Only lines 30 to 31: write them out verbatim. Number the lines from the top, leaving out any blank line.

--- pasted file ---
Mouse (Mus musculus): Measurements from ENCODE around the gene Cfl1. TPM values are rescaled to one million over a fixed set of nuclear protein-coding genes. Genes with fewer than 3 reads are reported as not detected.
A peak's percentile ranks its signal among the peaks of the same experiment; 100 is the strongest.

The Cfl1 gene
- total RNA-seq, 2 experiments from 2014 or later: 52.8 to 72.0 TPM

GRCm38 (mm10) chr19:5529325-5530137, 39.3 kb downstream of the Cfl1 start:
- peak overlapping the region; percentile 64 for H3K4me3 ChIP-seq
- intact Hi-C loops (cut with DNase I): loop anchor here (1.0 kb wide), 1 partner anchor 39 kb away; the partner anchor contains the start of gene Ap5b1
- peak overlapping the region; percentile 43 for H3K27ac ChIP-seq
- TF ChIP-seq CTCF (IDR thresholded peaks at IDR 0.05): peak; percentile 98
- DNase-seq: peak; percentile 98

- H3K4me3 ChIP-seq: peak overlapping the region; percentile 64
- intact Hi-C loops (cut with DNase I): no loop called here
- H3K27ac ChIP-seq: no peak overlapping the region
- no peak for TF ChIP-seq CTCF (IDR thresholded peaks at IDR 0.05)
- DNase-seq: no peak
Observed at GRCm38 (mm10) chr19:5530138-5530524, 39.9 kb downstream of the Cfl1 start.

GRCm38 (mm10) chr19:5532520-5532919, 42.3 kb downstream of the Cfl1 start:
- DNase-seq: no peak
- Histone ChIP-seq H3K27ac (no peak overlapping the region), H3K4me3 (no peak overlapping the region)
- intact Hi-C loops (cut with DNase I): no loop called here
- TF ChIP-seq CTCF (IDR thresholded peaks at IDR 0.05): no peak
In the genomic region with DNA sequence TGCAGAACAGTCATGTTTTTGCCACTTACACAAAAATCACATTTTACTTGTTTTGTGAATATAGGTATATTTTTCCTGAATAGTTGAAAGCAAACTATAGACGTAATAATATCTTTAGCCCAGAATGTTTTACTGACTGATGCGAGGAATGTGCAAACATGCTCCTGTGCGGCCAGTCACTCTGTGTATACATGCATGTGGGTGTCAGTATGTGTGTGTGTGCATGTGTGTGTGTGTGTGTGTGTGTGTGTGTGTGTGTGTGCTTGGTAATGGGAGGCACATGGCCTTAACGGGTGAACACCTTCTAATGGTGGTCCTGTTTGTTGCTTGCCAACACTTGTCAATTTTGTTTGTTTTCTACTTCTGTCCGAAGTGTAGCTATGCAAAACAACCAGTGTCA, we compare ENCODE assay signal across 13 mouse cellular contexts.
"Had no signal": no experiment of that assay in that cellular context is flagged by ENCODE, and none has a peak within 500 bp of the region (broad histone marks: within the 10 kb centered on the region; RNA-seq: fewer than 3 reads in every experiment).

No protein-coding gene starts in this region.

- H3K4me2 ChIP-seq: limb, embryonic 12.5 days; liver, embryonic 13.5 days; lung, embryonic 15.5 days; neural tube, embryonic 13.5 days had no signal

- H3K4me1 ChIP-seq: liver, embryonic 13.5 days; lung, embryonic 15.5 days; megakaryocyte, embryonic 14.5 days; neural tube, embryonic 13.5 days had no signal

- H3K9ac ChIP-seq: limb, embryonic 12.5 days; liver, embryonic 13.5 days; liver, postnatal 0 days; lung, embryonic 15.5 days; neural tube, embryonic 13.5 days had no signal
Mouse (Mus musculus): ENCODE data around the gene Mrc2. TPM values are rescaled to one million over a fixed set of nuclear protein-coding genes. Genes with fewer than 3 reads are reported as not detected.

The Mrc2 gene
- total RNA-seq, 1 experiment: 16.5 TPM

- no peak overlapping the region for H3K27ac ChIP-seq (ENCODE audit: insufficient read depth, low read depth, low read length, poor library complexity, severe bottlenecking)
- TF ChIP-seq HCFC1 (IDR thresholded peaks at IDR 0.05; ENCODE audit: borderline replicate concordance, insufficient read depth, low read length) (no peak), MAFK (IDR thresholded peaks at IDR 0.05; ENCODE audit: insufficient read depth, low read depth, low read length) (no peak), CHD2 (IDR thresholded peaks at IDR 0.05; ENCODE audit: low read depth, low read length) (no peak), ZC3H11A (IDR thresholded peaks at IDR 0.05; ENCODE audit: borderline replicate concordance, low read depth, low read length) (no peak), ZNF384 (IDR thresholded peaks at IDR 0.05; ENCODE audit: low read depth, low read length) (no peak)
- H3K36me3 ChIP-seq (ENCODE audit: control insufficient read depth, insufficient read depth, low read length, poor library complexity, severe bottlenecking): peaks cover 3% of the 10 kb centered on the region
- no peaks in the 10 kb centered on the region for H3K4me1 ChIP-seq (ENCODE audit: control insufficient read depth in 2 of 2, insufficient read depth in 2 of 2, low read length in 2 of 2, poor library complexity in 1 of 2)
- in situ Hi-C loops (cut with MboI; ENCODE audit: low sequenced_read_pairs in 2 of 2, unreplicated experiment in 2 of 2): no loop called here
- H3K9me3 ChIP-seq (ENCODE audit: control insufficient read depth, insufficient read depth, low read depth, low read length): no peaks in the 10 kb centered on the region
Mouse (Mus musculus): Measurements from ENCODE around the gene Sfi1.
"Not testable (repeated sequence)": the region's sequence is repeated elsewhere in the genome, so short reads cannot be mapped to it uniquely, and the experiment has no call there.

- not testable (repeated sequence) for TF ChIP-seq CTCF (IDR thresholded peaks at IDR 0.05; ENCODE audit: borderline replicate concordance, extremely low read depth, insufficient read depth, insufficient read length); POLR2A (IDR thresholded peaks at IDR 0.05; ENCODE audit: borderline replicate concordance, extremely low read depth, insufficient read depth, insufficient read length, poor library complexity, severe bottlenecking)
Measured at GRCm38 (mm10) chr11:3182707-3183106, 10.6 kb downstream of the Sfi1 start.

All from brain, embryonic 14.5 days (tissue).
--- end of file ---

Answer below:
- total RNA-seq, 1 experiment: 16.5 TPM

- no peak overlapping the region for H3K27ac ChIP-seq (ENCODE audit: insufficient read depth, low read depth, low read length, poor library complexity, severe bottlenecking)